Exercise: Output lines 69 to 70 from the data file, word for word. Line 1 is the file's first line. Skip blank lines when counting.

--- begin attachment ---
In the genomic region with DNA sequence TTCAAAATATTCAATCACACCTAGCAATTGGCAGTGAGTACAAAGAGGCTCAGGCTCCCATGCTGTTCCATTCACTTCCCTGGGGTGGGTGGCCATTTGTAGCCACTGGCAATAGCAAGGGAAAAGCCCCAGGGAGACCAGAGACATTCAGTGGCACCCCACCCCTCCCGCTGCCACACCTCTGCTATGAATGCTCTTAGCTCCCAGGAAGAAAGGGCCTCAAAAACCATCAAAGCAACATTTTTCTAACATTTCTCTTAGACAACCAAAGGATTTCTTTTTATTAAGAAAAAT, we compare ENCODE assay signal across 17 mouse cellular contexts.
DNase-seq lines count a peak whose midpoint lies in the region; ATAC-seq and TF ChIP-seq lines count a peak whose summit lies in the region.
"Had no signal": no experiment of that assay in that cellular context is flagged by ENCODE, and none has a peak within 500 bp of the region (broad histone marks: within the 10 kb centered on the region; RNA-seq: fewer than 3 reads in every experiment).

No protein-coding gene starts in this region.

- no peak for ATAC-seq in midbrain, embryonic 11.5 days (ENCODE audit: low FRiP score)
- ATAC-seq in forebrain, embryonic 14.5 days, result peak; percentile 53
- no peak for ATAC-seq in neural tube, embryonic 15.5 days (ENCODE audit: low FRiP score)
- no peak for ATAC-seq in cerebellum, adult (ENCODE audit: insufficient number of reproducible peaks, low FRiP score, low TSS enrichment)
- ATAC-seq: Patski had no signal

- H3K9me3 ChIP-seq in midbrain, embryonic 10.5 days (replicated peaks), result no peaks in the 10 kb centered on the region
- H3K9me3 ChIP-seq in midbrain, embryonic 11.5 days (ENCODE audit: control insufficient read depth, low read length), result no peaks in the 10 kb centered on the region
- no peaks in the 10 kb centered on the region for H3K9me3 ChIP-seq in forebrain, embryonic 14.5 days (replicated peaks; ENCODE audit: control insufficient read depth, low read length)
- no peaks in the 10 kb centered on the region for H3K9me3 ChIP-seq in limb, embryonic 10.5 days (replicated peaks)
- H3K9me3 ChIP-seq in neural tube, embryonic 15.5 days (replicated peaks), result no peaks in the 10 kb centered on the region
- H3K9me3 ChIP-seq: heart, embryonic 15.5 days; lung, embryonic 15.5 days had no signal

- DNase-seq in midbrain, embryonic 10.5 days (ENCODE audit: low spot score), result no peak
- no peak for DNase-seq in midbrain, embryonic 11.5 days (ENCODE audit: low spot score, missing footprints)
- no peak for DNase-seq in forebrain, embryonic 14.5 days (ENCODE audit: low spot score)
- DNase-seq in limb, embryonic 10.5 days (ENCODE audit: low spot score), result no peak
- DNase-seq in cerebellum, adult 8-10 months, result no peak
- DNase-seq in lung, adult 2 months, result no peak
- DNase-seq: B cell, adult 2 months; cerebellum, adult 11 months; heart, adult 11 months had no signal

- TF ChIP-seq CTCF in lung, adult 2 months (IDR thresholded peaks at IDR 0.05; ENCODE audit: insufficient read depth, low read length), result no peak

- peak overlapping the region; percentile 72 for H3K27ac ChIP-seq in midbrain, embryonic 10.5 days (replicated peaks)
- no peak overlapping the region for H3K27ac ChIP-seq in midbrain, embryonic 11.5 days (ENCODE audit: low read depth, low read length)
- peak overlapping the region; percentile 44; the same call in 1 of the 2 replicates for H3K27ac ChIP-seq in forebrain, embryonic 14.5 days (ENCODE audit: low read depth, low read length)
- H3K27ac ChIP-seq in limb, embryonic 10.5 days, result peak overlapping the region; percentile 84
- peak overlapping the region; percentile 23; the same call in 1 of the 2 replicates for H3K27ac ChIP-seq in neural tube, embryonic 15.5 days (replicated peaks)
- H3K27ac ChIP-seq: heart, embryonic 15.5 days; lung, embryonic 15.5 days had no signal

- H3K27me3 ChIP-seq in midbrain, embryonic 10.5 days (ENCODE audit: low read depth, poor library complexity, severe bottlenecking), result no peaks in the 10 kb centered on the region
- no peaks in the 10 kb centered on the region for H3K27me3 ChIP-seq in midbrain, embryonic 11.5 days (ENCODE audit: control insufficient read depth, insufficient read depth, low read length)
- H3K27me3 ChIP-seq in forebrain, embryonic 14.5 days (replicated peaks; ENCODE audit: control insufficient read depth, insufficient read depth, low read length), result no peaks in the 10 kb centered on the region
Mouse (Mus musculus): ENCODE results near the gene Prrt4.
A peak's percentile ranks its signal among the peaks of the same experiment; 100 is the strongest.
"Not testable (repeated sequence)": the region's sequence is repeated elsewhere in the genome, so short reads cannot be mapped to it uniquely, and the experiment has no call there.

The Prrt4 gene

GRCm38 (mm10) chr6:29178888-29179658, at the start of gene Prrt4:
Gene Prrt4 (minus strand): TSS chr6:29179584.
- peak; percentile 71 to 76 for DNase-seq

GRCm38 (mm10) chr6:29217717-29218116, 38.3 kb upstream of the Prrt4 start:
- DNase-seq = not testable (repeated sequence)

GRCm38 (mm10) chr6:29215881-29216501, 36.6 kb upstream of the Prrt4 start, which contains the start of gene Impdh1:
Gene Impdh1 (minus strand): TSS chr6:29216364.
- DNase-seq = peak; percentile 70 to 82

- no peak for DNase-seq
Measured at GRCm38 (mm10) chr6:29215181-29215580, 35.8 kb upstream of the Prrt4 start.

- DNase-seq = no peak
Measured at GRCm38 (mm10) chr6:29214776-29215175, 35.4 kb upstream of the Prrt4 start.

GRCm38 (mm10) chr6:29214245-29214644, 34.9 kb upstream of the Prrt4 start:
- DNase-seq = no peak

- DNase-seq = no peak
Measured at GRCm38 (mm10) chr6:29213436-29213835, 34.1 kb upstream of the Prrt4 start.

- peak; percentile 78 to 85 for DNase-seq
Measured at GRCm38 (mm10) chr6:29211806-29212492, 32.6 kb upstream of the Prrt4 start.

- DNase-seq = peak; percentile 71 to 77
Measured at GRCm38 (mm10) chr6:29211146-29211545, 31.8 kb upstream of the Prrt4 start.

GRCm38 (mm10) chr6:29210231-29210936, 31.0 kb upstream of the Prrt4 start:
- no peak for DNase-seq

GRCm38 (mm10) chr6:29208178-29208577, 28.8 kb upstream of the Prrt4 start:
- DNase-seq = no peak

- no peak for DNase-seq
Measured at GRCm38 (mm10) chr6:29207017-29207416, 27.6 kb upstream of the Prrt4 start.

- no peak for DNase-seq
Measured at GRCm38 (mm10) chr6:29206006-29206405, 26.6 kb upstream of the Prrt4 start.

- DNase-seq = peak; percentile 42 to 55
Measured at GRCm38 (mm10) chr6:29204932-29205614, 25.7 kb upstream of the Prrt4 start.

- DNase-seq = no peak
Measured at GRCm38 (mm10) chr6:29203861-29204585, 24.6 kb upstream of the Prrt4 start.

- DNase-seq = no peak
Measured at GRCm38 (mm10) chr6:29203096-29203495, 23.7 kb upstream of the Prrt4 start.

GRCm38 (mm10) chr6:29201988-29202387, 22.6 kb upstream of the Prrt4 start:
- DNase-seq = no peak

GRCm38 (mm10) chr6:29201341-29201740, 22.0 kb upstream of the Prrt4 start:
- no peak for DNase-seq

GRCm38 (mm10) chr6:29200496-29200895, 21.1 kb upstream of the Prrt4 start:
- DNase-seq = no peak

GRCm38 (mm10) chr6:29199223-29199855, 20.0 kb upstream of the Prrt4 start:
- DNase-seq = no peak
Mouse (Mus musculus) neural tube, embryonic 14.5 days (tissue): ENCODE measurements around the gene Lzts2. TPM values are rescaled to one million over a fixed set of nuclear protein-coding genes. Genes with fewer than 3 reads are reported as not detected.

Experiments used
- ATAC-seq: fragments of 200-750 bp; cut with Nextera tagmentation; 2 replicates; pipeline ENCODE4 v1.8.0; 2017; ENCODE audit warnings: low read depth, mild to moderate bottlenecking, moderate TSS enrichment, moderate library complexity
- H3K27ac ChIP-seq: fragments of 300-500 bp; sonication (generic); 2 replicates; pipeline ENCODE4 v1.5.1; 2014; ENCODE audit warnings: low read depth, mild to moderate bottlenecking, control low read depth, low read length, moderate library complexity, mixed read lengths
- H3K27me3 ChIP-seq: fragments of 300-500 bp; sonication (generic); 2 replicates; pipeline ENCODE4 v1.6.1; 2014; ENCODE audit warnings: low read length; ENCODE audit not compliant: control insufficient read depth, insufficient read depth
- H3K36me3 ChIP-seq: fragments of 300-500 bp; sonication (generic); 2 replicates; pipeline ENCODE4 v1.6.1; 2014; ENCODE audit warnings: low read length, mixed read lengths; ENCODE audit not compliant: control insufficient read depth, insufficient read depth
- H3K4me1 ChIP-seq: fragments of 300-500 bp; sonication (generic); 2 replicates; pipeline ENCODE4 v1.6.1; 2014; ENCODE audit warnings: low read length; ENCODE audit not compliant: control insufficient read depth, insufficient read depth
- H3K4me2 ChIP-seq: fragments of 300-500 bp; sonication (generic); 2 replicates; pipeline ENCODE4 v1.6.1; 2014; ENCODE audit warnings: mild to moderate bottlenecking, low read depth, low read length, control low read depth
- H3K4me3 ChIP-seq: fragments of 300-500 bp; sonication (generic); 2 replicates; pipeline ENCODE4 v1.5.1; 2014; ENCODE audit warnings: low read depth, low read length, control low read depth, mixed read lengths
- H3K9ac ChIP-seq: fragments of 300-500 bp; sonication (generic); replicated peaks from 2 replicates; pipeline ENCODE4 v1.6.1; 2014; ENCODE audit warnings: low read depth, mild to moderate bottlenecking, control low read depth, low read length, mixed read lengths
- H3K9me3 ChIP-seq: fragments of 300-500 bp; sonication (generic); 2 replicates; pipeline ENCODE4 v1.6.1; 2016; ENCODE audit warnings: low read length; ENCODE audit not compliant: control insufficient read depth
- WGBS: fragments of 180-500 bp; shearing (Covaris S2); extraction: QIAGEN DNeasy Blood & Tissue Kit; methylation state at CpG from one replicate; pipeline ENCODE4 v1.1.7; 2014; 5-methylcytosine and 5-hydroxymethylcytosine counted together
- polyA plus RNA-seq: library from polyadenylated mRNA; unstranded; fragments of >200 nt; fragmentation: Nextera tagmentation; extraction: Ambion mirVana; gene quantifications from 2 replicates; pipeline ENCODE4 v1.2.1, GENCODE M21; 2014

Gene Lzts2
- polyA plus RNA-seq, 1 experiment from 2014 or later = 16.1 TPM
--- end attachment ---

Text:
- DNase-seq = no peak
Measured at GRCm38 (mm10) chr6:29203096-29203495, 23.7 kb upstream of the Prrt4 start.